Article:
As I write this column in mid-October from my Maryland office, just a stones-throw from our nation’s Capitol, the government is shutdown. Closed. Hundreds of thousands of federal workers around the country were told to stay home; others were deemed “essential” and told to come to work, and no one is getting paid.
Many around the country have expressed frustration and outrage with Congress and the White House for their inability to work together and keep the government funded, and operate it under the debt ceiling for that. Aviation groups have expressed similar anger, saying the shutdown cripples a critical part of our nation’s economy and severely undermines our air traffic modernization efforts.
It is my hope that by the time this magazine reaches the desks and inboxes of our readership that the shutdown will be over. But the damage to the aviation industry in the United States will have already been done. It’s not as simple as flipping a switch to turn the government back “on.” It could take weeks or months to get things running again, and even longer to get processes like aircraft certifications, aircraft deliveries, aircraft registry, title transfers, etc., operating at full capacity. Critical infrastructure projects, not the least of which is the multi-billion-dollar NextGen program, which is already behind and overbudget, have already been hit, and the full extent of the damage is not yet known.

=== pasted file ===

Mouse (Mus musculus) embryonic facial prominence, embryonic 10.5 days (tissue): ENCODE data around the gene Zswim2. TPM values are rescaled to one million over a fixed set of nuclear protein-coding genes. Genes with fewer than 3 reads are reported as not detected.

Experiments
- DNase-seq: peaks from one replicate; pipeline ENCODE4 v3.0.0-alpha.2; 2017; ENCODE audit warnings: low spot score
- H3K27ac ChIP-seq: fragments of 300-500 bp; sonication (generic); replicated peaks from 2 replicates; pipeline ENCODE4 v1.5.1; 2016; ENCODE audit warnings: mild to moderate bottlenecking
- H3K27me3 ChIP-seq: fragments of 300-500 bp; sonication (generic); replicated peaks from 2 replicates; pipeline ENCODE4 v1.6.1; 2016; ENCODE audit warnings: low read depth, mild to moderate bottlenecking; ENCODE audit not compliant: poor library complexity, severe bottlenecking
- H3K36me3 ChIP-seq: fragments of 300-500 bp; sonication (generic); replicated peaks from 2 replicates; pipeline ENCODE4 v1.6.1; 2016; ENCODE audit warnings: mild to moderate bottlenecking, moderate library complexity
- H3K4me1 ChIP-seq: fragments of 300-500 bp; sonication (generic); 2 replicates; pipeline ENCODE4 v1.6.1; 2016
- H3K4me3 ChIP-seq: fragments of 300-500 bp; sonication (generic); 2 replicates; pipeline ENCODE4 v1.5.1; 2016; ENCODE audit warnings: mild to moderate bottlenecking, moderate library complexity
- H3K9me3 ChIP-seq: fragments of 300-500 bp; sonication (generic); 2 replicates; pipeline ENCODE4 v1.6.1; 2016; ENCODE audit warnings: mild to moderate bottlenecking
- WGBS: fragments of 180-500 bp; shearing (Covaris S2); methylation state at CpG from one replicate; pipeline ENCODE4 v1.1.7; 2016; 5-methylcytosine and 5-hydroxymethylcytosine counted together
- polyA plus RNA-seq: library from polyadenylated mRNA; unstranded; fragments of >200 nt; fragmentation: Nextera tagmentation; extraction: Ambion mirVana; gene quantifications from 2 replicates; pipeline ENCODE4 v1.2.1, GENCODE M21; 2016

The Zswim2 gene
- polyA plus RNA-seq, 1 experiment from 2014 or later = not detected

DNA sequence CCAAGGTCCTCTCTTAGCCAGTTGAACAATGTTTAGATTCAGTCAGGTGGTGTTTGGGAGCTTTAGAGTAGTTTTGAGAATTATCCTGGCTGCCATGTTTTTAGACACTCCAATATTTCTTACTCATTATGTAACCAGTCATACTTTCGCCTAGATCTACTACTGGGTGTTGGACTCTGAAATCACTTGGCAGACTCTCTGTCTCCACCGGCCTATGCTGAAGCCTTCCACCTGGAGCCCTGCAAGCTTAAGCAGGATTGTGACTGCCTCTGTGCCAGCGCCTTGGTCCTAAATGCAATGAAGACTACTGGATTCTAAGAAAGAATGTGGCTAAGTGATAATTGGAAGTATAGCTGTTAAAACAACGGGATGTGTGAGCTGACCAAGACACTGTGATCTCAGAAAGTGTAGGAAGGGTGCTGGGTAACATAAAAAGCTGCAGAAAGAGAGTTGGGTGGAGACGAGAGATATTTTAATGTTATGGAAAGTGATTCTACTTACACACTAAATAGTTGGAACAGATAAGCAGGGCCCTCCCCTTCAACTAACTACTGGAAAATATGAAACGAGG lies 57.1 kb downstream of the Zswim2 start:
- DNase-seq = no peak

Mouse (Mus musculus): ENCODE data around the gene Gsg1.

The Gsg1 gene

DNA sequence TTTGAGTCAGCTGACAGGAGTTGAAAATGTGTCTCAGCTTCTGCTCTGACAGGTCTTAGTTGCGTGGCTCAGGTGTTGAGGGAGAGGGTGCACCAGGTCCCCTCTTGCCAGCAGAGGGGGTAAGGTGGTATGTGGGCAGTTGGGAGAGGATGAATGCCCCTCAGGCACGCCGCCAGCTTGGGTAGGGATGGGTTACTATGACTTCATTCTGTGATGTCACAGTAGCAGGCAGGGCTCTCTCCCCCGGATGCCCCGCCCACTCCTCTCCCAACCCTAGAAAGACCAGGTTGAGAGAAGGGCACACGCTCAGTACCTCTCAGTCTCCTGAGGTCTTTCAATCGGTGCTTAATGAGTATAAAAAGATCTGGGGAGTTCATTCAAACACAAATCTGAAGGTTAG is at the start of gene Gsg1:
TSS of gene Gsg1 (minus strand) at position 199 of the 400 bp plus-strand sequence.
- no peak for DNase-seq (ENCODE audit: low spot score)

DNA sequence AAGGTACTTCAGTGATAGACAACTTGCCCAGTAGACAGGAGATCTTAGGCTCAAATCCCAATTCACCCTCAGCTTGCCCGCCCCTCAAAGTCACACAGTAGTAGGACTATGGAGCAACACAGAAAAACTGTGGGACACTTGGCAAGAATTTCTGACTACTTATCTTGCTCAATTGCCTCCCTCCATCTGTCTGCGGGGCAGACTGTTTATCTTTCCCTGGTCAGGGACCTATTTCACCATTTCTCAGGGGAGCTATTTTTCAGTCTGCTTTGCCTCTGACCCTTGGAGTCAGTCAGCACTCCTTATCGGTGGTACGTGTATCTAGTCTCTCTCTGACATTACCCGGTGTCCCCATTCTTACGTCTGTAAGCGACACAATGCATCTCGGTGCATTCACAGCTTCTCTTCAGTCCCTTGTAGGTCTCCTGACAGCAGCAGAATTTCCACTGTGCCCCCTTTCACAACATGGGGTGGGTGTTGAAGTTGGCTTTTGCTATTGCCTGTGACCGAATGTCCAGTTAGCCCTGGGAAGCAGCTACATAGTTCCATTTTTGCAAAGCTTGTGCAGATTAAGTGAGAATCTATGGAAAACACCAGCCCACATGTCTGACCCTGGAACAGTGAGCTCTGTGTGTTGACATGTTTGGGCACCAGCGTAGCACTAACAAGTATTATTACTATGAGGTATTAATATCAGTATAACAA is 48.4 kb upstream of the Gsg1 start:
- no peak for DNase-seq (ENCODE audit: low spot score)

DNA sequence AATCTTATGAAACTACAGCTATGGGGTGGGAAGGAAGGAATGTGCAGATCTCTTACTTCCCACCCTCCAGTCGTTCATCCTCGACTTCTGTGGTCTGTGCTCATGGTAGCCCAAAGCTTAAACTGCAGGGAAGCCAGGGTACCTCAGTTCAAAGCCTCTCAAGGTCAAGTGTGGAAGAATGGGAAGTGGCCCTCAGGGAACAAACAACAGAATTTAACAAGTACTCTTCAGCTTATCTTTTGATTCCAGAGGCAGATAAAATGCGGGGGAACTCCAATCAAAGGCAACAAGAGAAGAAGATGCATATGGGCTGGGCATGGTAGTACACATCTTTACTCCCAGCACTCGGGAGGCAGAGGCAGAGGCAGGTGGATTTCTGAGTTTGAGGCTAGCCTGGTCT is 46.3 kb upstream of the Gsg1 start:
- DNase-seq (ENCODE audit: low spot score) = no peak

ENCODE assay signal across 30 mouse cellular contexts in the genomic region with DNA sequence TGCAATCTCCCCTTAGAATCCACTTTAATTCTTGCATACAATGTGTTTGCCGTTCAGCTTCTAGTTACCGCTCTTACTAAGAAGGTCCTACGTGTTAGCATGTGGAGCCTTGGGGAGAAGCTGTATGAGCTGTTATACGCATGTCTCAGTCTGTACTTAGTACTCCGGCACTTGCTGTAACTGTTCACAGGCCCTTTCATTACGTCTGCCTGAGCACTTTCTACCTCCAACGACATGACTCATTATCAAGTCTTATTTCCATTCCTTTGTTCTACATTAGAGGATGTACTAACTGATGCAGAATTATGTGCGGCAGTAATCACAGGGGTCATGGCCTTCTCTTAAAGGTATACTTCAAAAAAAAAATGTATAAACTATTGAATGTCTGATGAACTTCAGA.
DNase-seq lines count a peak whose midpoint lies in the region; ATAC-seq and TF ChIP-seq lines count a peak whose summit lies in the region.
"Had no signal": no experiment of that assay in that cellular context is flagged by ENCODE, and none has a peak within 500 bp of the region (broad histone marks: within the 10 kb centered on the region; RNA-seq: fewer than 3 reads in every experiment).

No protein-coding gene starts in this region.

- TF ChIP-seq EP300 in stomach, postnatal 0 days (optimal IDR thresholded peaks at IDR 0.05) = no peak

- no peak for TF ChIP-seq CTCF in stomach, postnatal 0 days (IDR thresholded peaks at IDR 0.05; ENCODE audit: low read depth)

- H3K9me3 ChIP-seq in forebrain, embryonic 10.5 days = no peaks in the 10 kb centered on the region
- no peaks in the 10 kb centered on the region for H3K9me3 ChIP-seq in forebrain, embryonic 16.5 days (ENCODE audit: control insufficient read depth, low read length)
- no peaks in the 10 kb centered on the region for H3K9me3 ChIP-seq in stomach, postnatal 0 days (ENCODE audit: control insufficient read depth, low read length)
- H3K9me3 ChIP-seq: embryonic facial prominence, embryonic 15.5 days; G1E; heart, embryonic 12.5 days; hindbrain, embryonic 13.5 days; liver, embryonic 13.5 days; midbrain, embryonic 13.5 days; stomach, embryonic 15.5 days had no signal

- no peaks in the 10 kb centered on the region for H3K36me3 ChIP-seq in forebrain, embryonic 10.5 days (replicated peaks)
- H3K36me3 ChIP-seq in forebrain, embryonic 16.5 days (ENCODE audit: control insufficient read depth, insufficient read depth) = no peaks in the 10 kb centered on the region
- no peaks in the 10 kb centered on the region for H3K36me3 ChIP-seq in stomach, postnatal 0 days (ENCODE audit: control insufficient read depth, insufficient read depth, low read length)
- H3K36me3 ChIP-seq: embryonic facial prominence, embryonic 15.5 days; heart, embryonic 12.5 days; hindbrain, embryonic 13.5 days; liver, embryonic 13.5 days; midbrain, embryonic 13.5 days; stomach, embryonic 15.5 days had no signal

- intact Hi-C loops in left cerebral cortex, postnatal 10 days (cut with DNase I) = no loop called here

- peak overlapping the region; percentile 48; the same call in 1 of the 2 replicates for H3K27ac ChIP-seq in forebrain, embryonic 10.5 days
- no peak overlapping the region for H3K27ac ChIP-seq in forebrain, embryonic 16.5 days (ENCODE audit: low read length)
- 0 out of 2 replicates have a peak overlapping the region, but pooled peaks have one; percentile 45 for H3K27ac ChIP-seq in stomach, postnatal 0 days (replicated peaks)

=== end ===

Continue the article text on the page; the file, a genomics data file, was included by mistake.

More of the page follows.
“Imagine if no citizen of the United States could buy or sell a car, purchase or re-finance a home, or if the sale of any other critical goods came to a complete and grinding halt. The impact would be devastating. Well, as of this point in time, general aviation, a crucial part of our economy and manufacturing sector, is basically closed for business,” Ed Bolen, president and CEO of the National Business Aviation Association (NBAA), wrote in a letter to President Obama on Oct. 7.
Other aviation groups expressed similar dire predictions as a result of the shutdown. “The lifeblood of general aviation manufacturers is their ability to bring new safety-enhancing products to market. The government shutdown will interrupt the flow of innovation, as the hundreds of FAA engineers who oversee and certify general aviation products will be sent home,” General Aviation Manufacturers Association (GAMA) President and CEO Pete Bunce said at the start of the shutdown.
My crystal ball is in the shop these days, so I can’t say for certain what the post-shutdown aviation industry will look like in this country. But I think all aviation stakeholders can agree that none of those impacts would be good things. Aviation relies on innovation, and innovation is a dynamic and fluid process, constantly moving forward to produce the best solution. And, in this case at least, politics has severely hindered, if not stopped altogether, innovation.
“The longer this shutdown goes on, the greater the long-term damage will be,” National Air Traffic Controllers Association (NATCA) said in a statement at the start of the second week of the shutdown. “This has gone on long enough. NATCA joins the millions of Americans who are calling for an end to the shutdown now.”
No one benefits from this shutdown, from Congress to the White House to the government workers forced to stay at home to the American (flying) public. It’s all bad news. And that holds true for the aviation community as well. That could mean further delays in the already delayed NextGen program, deepening backlogs of avionics and aircraft certifications, more backlogs in aircraft deliveries, and more. The shutdown comes as aviation continues to struggle to recover from economic downturns, fuel price surges and other roadblocks.
I, for one, am hoping that business as usual returns for the aviation industry sooner rather than later. We, as aviation industry stakeholders, can’t control what goes on in Washington, of course, but we can do our best to operate within the situation (read: mess) lawmakers have created.